Flexibility quite often was an issue over the years within the real estate industry. Whether it was buyer representation or technological advancements, evolution occurred at a painstakingly slow pace. As someone who witnessed the latter, it was obvious how subpar response to consumer need and demand had taken place. I hope we’ve learned our lesson, but even so I have my skepticism.

Nevertheless, technology has come a long way: More recently, real estate tech has closed the gap, providing homebuyers and sellers more options for both searching and showcasing properties. We’ve experienced a deviation in how consumers are approaching digital content as a whole. Smart devices, cord-cutting, social media and videography have provided opportunities for real estate companies to connect with consumers earlier in the process. There’s more flexibility for REALTORS® as they brace, and I do emphasize brace, for 2021. Virtual home tours (or virtual open houses) and virtual staging are two advances I wish our industry had rolled out a few years ago. The industry, as a whole, wasn’t as proactive as it should have been. I argue, it took a pandemic to force the change.

Virtual home tours are a fantastic way for connecting buyers and sellers in a post-COVID world. With PAR guidelines as they presently exist, it’s extremely difficult to safely conduct and host an open house. More than one agent is required, almost certainly, not to mention the enforcement of PAR COVID forms/questionnaire prior to each and every party entering the premises. Then there’s social distancing, limiting the number of people who enter at one time, disinfecting the home, etc. New information has also been released from the Centers for Disease Control & Prevention (CDC), which suggests there might be an airborne component to transmission beyond a six foot distance. Needless to say, there are obvious challenges when hosting an open house right now.

The majority of homes listed in today’s market, like other products available online, should employ tours for prospective buyers. These home tours need to be dynamic, where users can engage with the property and gain a sense of what the space and rooms feel like. They should get a sense of the floors, ceilings, depth, closet space, foundation, among other things. After viewing the tour, they should almost presume they were physically onsite.

There’s a bright side to these obstacles though. With the onslaught of mobile technology and the strategic advantage of professional photography, virtual open houses are a superb way to capture buyers’ attention and expose sellers’ homes in an increasingly virtual real estate environment. Furthermore, being proactive in this new age of buying and selling is a smart move! Honestly, it’s good practice to have virtual home tours produced ready to go for buyers who either might not be able to access a home or might not want to access a home (because of distance or certain precautions being taken).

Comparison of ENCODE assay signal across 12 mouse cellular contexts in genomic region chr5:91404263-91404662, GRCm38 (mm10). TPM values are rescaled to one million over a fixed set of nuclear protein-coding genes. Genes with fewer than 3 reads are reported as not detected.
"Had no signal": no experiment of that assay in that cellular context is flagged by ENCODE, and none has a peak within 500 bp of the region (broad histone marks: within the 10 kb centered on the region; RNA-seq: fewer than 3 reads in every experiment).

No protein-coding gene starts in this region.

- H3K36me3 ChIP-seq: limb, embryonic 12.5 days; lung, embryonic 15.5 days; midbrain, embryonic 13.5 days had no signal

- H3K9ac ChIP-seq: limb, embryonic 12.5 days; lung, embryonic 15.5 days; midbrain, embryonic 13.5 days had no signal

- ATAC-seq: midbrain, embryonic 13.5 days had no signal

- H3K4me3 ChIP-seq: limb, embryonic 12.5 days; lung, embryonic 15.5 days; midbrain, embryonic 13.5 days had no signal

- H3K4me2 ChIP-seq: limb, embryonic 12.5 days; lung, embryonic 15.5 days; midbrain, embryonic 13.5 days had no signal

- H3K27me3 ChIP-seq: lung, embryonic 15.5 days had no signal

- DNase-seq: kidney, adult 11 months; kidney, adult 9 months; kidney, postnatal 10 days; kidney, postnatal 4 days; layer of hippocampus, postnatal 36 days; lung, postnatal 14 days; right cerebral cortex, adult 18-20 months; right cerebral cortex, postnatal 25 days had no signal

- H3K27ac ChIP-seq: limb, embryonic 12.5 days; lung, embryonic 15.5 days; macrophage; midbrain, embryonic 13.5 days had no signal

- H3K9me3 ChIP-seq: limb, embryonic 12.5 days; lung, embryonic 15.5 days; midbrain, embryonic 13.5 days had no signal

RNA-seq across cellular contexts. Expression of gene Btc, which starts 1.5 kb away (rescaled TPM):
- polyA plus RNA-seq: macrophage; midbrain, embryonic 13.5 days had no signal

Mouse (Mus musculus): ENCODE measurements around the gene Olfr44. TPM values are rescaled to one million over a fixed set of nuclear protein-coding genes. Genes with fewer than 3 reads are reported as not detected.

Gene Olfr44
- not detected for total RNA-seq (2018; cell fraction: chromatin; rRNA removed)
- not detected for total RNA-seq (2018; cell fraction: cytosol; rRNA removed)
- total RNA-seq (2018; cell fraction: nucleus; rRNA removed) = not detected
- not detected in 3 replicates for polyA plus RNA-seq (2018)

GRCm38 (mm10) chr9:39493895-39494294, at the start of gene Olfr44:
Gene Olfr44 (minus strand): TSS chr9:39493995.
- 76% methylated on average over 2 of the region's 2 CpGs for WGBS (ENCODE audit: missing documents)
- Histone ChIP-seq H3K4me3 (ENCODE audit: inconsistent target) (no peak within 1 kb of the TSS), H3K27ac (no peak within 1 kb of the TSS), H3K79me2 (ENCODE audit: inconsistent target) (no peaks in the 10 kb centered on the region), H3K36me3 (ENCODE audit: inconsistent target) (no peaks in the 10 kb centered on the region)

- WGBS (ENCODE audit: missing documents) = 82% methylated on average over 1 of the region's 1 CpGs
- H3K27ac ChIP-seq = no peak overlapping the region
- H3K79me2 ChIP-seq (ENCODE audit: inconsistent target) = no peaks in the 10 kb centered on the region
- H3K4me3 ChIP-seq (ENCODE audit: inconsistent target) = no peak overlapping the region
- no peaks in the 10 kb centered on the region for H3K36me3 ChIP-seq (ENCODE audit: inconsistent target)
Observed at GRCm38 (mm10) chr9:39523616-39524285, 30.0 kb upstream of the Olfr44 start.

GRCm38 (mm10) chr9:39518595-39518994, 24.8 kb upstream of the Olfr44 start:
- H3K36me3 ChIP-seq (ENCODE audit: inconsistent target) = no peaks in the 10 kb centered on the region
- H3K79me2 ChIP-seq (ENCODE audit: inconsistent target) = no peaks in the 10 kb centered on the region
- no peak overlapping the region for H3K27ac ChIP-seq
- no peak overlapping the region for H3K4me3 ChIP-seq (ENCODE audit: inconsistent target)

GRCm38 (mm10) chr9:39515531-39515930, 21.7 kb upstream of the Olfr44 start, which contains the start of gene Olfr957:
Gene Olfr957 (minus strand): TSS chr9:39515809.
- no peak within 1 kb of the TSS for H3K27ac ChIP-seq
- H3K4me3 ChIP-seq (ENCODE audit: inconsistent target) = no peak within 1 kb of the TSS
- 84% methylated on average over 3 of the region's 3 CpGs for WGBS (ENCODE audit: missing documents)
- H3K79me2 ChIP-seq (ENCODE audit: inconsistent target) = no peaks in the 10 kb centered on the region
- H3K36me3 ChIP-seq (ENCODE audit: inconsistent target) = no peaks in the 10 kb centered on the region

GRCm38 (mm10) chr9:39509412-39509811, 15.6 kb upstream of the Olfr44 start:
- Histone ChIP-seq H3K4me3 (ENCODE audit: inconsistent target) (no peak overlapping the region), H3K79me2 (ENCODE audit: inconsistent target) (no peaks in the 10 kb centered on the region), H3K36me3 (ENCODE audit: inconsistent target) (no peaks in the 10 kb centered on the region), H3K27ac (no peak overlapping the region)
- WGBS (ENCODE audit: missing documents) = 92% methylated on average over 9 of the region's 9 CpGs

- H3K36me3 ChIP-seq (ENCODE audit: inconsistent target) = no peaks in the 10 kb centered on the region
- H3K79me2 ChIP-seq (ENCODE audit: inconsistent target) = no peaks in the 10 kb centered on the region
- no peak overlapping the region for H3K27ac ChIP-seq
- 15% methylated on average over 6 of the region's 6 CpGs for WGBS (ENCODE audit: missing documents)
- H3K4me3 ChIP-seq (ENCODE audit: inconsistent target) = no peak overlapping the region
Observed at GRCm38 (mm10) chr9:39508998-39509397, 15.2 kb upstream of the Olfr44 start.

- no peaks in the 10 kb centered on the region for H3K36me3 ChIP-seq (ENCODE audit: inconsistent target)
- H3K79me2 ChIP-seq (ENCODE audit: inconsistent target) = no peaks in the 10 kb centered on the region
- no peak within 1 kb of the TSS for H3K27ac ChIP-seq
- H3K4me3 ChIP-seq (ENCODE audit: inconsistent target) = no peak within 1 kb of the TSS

A second strategy the real estate industry is deploying these days is virtual staging sessions as well as virtual staging tech. These are terrific ways to connect with potential sellers. Homeowners receive guidance on how their homes can make an astounding first impression via virtual sessions, effectively staging them in this seller’s market. Staging strategies are shared through technology (Facetime, Facebook Messenger, Google Duo, etc.), from the property’s exterior (discussing landscaping and curb appeal) to highlighting key spaces within the interior, better equipping sellers for the road ahead. Tips presented by the agent can provide the homeowner with a leg up on the competition. Staging tech software and apps are also on the rise in 2020. Companies like Compass are beginning to use it, allowing consumers to see something other than vacant rooms as they search. By selecting a few key rooms, now agents, through the use of virtual staging software, have the ability to otherwise showcase those empty, boring rooms, creating a totally different experience for buyers.

Though virtual components of real estate are extremely auspicious now, nothing can replace the sensory experience of a buyer – nothing. The texture of surfaces or the smells of the home or the make-up of the neighborhood cannot be reproduced on video. Ultimately, while we seek to utilize this technology in our market, physically bringing buyers into a property is the ideal – at the very least before an offer is submitted to the selling Brokerage.